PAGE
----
Beginner’s guide to canoeing in Ontario
Indigenous peoples recognized the value in travelling with a light, portable watercraft. As such, many of Ontario’s greatest canoe destinations have immense cultural significance that provides modern-day canoe trippers with a tangible reason to acknowledge the province’s original inhabitants.
Canoe tripping is a great way to experience Ontario’s outdoors. Canoes are designed to be carried between lakes and waterways, a technique known as portaging. There are canoe routes in Ontario to meet all expectations, from relaxing trips for families to exciting whitewater rivers and challenging long-distance wilderness odysseys.
Discover some of the best places and seasons for beginners to canoe and get an overview of what you’ll need to get started.
Where to go canoeing
Beginners will want to start canoeing on well-established paddling routes on smaller, sheltered lakes, smooth-flowing rivers and short portages. Here are a few suggestions:
- Algonquin Provincial Park: One of Canada’s favourite provincial parks is also one of the best places to go on your first canoe trip. Algonquin has multiple access points along the Highway 60 corridor, east of Huntsville. Start at aptly named Canoe Lake for a beginner-friendly canoe trip into the backcountry with easy, well-marked portages to nearby lakes. The on-site Canoe Lake Store outfitter provides canoe and equipment rentals. Make your backcountry campsite reservations as early as possible.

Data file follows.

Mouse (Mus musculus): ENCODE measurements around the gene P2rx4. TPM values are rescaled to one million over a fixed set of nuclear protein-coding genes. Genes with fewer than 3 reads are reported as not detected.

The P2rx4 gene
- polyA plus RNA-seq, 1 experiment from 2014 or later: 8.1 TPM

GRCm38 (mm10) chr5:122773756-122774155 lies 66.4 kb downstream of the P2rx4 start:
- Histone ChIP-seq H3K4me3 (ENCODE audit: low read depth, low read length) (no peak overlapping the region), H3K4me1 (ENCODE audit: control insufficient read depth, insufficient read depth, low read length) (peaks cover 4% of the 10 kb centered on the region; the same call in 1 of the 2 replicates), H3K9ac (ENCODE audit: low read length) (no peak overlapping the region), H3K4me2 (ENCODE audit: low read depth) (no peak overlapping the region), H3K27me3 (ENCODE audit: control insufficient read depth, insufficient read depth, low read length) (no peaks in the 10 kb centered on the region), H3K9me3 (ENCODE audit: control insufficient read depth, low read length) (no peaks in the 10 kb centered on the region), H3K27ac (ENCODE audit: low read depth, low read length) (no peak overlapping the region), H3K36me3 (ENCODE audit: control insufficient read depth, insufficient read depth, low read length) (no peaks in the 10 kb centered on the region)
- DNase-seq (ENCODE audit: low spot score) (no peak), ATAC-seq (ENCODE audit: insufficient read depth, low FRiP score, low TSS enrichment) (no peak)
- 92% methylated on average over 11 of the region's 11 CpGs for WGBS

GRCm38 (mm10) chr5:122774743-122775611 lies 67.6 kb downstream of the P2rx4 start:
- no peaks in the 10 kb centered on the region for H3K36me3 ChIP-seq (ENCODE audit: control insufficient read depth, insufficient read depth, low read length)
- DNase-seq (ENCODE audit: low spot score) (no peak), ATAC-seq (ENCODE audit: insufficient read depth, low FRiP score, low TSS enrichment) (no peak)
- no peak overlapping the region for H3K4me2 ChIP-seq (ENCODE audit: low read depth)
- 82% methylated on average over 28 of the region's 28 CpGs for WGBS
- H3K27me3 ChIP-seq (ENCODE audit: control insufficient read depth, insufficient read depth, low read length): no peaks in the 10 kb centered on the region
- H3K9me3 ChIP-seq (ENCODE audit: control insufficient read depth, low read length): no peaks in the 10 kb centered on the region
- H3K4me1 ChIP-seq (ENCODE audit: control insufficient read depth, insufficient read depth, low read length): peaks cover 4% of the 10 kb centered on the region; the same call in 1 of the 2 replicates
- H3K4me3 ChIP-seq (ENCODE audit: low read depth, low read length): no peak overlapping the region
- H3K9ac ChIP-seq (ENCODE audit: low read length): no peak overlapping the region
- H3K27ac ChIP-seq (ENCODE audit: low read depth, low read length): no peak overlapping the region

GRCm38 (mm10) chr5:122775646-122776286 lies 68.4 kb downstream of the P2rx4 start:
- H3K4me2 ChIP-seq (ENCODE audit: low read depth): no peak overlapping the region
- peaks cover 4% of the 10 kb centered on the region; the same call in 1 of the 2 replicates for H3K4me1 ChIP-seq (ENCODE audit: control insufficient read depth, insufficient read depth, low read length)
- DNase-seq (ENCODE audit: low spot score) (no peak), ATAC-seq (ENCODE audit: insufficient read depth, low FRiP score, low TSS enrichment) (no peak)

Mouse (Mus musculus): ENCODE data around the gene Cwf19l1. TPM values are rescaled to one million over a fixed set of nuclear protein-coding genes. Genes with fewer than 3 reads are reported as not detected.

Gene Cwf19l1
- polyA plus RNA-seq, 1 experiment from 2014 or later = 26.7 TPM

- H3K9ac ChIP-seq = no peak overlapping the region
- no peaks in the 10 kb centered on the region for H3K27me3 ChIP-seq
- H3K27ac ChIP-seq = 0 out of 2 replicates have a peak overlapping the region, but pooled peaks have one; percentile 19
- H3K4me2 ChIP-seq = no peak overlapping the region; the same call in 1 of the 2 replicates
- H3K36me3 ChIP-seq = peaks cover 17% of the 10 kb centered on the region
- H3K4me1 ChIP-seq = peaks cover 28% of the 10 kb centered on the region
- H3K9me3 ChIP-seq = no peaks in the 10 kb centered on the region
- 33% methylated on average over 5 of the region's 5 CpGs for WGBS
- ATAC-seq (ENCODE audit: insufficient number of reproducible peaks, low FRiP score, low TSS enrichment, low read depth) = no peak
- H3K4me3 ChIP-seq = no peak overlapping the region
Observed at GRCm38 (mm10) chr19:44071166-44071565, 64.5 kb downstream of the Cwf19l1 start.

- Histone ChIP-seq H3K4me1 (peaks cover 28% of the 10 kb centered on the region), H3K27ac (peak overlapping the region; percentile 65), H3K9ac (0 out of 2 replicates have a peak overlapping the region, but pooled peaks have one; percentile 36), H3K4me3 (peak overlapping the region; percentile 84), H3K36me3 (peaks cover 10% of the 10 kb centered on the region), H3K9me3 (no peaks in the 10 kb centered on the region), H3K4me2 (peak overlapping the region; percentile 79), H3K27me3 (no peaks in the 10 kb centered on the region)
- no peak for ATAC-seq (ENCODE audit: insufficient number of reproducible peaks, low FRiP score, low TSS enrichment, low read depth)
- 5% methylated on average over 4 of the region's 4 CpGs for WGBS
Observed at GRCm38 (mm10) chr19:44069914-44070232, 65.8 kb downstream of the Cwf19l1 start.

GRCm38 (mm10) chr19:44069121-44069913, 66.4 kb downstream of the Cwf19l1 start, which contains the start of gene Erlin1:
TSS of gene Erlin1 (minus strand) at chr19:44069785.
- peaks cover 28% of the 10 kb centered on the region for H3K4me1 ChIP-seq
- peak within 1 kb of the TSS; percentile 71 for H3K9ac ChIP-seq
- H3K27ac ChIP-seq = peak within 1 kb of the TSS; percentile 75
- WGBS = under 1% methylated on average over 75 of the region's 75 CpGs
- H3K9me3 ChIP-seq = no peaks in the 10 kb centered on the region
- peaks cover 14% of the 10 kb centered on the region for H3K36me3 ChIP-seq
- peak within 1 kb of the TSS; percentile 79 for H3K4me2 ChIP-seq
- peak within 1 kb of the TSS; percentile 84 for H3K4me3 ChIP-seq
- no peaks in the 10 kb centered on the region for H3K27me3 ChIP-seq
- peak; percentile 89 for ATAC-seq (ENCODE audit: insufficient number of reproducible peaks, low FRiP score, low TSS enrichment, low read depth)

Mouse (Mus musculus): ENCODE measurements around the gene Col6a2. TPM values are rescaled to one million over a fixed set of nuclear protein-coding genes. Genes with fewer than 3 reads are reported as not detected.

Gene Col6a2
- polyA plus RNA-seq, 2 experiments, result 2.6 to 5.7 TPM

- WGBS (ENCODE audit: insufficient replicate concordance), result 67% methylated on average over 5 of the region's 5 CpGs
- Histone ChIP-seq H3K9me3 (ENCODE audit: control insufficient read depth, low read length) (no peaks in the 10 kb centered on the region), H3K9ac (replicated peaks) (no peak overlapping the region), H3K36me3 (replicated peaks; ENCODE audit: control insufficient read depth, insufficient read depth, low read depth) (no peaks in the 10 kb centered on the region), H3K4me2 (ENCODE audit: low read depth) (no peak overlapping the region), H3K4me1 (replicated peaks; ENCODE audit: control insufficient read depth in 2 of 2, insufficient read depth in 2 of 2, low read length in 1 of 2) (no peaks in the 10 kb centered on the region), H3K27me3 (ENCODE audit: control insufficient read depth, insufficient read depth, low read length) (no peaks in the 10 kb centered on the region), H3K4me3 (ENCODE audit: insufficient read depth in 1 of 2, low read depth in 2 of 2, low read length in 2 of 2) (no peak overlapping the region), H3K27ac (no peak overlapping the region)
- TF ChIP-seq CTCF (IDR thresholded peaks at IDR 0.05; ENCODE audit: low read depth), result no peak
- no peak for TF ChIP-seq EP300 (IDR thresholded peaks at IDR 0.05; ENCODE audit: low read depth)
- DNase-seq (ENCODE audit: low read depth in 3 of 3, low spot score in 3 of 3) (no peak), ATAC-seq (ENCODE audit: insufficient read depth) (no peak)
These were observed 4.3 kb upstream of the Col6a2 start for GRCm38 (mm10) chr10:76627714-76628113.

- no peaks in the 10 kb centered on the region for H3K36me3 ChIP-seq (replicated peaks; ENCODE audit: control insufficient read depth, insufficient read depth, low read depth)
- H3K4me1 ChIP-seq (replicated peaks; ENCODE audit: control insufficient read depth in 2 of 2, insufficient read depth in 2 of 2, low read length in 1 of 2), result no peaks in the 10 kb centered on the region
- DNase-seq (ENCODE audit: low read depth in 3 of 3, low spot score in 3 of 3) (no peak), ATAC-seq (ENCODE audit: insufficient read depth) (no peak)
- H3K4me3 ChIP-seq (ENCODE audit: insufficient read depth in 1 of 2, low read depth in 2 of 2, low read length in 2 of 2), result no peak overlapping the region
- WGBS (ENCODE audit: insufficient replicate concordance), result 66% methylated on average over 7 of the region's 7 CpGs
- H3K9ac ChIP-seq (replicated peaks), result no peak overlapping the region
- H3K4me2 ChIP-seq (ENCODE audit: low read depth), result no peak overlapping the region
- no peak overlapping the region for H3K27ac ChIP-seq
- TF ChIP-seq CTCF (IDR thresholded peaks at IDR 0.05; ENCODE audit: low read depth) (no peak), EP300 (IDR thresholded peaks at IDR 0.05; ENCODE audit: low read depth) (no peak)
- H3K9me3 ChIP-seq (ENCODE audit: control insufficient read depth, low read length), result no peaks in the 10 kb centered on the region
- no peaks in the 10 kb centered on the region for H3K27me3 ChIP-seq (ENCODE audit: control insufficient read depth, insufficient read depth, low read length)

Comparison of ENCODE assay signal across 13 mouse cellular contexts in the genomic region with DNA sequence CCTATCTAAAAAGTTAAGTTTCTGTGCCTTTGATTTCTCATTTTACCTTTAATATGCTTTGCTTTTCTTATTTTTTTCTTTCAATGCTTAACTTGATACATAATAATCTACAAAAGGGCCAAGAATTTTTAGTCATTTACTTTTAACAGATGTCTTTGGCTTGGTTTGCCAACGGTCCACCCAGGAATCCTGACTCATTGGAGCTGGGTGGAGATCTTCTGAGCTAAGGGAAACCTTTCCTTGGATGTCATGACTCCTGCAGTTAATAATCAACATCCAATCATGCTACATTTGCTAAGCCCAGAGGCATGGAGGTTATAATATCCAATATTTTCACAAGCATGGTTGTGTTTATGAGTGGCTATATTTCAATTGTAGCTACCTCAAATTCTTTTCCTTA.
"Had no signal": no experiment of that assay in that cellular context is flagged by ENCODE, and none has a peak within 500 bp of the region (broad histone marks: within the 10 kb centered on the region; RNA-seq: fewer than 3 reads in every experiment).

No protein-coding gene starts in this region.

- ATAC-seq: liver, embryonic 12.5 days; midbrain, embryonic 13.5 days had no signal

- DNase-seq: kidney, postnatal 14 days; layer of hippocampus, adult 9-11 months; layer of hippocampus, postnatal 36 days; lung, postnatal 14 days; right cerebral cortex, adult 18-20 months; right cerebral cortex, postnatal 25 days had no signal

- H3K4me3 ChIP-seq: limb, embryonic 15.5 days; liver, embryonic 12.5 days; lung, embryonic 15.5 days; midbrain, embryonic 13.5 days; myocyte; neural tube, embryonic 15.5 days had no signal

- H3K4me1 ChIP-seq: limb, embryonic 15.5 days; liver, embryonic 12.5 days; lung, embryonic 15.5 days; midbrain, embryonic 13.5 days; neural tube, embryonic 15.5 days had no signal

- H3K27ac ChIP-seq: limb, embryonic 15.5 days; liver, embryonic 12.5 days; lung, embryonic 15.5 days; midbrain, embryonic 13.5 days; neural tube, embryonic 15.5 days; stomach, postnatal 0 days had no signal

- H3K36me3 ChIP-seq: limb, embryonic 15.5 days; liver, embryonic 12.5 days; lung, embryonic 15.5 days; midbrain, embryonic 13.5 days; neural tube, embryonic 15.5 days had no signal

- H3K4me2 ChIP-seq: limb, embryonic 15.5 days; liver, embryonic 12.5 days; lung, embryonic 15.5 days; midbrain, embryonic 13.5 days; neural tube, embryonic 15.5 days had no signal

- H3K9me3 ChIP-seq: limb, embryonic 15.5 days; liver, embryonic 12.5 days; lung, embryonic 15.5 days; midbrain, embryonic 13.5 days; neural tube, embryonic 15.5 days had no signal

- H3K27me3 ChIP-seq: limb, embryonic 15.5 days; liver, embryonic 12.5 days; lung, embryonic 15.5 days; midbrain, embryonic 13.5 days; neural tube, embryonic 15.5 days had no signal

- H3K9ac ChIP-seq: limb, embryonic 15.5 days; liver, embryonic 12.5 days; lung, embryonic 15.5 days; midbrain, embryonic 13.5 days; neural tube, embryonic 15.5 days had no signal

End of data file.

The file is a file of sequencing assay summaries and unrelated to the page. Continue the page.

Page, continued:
- Bon Echo Provincial Park: A handful of lakes allows for easy overnight canoe trips for beginners in this eastern Ontario park north of Kingston. Mazinaw Lake is noted for its soaring cliffs while Joeperry and Pearson Lakes have 25 backcountry campsites. Make your backcountry campsite reservations online in advance.
- The Massasauga Provincial Park: A network of inland lakes and sheltered inlets on Georgian Bay make for a beginner-friendly canoe route just south of Parry Sound. Campsite permits can be reserved online.
- Queen Elizabeth II Wildlands Provincial Park: If you’re looking for adventure within a short drive of the GTA, this non-operating park in the Haliburton area has several options for canoe trips on small lakes connected by short portages that are suitable for novices. Camping is on a first-come, first-served basis.
- Killarney Provincial Park: Located between Parry Sound and Sudbury, Ontario’s “crown jewel” wilderness park features a great beginner-friendly canoe route leaving right from the beach of the George Lake campground. Take the Parkbus from Toronto, rent canoe and gear from Killarney Outfitters and be at your own backcountry campsite on gorgeous Killarney Lake in time for dinner. Be prepared to make a couple of easy portages along the way and make your backcountry campsite reservations well in advance.
- Quetico Provincial Park: Northwestern Ontario’s flagship park offers an overwhelming array of canoe routes for all levels of paddlers. Quetico is a bucket-list destination for its sheer variety of canoe routes. Work with a local outfitter to find one that’s best for you.
Get more inspiration with 10 Easy Beginner Canoe Trips in Ontario.
When to go canoeing